USC making the grade

South Carolina head coach Steve Spurrier claps after tailback Marcus Lattimore's touchdown in the fourth quarter of the Gamecocks game against the Wildcats at Commonwealth Stadium.

COLUMBIA — Ever since last season, South Carolina defensive tackle Kelcy Quarles has teased his father, Buddy, who played offensive line for the Gamecocks from 1984-87.

Kelcy did it when USC beat Navy last season, because the Midshipmen ended the Gamecocks’ 9-0 start in 1984, when they were ranked No. 2. Kelcy did it after last season, when the Gamecocks won their bowl game to finish 11-2, surpassing the 10-2 record of that 1984 Black Magic season, as it was called.

“After we broke the record (for most wins in a season), I took the (bowl) ring home and I put it beside his little ring,” Kelcy said. “And I told him, ‘You can look at it every day you wake up.’ I joke around with him about it, but he just tells me he wants me to break all the records.”

Again last week, these Gamecocks bettered a school record set in 1984, when they beat Georgia for their 10th consecutive win. Now, they are ranked third entering Saturday night’s game at ninth-ranked LSU — their highest ranking since the 1984 Navy game.

Halfway through the regular season, the Gamecocks are 6-0, and if they make it 7-0 by not losing immediately after reaching the top three in the polls, as the 1984 team did, Kelcy Quarles will have one more thing to tease his dad about. And Buddy will gladly take it all.

Here is an assessment of how the Gamecocks are undefeated at the midpoint of a season:

The Gamecocks are relying on the run even more than they did last season. Sixty-five percent of their plays — though clearly not the actual play calls — have been runs. Quarterback Connor Shaw has attempted 74 passes and completed 56. Tailback Marcus Lattimore might rank just No. 40 nationally in rushing yards per game (91.5), but he has made an impact in the biggest games, running for 109 against Georgia, 110 against Vanderbilt and 120 against Kentucky, including 108 in the second half.

USC is No. 64 nationally in yards per game (406.2) and No. 32 in points per game (36.3).


Few defenses in college football this season have been better. USC is No. 11 in yards allowed per game, No. 4 in points allowed, No. 9 in rushing yards allowed, No. 13 in third-down conversion percentage allowed and tied for first in sacks. A big reason for that is defensive end Jadeveon Clowney, whose 6.5 sacks are No. 5 nationally. Defensive line coach Brad Lawing said that when New York Jets coach Rex Ryan was at USC’s pro day in the spring, Ryan told coach Steve Spurrier that if Clowney turned pro after last season — when he had eight sacks as a true freshman — he would have been a first-round NFL draft pick. If Clowney keeps this up, he will be the No. 1 overall pick in 2014.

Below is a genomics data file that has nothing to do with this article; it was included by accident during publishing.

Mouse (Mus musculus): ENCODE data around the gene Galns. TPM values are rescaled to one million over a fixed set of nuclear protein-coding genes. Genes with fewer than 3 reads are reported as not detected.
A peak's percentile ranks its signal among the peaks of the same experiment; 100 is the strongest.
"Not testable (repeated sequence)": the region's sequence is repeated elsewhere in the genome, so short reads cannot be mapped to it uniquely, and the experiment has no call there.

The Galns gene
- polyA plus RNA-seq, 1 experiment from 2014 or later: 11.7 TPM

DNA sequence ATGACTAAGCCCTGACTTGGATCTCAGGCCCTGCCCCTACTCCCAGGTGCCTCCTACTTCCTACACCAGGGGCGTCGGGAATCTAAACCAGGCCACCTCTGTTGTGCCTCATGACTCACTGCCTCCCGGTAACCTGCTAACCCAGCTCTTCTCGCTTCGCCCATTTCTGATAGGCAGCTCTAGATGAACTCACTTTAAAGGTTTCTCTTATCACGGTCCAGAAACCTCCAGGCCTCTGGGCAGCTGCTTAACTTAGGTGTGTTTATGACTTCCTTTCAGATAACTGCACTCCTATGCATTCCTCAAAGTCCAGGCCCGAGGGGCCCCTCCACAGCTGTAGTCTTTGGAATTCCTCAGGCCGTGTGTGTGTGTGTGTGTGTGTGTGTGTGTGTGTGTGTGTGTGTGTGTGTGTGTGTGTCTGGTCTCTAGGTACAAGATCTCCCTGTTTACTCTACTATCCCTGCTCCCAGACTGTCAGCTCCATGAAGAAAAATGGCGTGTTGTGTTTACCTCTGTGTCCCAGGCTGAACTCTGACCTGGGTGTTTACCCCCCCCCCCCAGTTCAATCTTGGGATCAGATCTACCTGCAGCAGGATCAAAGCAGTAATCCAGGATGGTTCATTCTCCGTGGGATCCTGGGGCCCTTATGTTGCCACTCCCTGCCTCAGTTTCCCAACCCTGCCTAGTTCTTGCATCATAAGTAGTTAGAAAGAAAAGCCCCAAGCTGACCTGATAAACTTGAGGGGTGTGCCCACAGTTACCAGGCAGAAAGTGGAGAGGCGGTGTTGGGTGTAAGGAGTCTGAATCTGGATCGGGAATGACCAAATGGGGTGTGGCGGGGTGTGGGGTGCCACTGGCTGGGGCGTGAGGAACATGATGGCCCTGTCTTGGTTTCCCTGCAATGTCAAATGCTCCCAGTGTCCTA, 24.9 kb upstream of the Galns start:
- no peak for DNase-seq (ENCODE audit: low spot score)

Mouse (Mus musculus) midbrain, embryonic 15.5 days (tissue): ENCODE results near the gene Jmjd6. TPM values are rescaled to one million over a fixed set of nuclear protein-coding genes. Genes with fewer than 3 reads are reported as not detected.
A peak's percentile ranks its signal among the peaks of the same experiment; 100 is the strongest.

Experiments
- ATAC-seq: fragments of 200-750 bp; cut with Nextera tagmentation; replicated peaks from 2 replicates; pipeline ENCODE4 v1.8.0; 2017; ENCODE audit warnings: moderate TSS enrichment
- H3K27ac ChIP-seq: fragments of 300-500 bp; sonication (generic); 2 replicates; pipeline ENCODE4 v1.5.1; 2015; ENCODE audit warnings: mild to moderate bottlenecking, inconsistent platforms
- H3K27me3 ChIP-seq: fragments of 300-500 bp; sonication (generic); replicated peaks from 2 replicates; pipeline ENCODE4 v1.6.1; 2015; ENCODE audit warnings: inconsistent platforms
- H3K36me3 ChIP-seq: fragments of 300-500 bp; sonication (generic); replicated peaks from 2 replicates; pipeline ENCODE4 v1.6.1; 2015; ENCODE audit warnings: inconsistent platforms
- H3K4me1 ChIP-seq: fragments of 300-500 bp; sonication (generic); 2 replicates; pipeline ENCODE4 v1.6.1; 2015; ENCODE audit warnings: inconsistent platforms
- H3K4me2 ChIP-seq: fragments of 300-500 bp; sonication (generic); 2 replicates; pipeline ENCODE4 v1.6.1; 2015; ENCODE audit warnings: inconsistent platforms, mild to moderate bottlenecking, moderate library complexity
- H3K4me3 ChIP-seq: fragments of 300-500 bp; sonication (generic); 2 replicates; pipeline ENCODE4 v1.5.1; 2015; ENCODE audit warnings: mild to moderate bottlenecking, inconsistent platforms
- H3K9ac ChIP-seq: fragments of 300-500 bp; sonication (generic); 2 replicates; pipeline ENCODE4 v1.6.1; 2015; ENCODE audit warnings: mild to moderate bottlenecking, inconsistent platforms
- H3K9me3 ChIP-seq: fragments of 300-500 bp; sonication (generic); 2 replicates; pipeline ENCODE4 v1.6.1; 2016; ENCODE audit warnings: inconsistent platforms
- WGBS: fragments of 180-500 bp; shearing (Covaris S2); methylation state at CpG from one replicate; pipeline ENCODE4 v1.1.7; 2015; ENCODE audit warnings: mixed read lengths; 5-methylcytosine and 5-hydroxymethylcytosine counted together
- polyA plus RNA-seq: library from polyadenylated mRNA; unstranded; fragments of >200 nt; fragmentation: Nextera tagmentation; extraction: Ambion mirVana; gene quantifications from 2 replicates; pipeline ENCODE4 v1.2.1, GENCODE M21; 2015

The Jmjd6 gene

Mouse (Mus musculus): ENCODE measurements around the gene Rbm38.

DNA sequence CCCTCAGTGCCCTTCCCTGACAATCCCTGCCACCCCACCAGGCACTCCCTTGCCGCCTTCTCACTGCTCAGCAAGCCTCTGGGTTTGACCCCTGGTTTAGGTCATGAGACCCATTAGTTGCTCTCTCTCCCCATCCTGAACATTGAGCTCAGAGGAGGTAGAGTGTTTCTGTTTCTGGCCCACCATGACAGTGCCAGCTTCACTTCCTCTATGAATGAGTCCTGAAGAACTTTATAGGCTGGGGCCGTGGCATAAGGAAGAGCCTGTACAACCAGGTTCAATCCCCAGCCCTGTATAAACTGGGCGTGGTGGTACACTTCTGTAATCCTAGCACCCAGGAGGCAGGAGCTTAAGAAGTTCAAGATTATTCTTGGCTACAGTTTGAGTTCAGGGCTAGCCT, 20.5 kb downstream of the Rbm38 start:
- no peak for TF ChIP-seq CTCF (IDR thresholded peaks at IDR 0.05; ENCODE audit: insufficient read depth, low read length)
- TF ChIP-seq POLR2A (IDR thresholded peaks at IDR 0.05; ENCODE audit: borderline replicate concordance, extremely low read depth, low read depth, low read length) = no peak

The good: USC punt returner Ace Sanders, who ran one back 70 yards for a touchdown against Georgia, is No. 17 nationally with 15.5 yards per punt return. The previous five years, USC ranked Nos. 68, 115, 74, 103 and 46 in punt returns. Sanders’ production is important because USC’s defense has forced its opponents to punt 36 times, the 21st most in the country.

The bad: The Gamecocks have given up kickoff returns of 48, 52 and 53 yards, but none for touchdowns because receiver Damiere Byrd made the score-saving tackle on all three. USC ranks No. 101 in kickoff return yards allowed (23.8 per return).


Spurrier, long reliant on the pass, is playing to his team’s strengths for the second straight year by leaning on the run. New defensive coordinator Lorenzo Ward’s simplified approach, with fewer pre-snap checks for the secondary than USC used last season, is freeing his best athletes to make plays. Perhaps most important, the staff’s recruiting has given the Gamecocks the talent to compete with the Southeastern Conference’s best teams — which they haven’t always had.


Can the Gamecocks finish the regular season undefeated? Yes, especially if they win at LSU and Florida. Will they? That’s harder to say. Few, if any, college football teams play tougher opponents, in tougher settings, than the Gamecocks will the next two weeks.

Regardless of what happens at LSU, the Florida game could end up deciding the SEC’s Eastern Division. But so far, the Gamecocks have done everything they’ve needed to do, and are coming off their most impressive win, 35-7 over Georgia.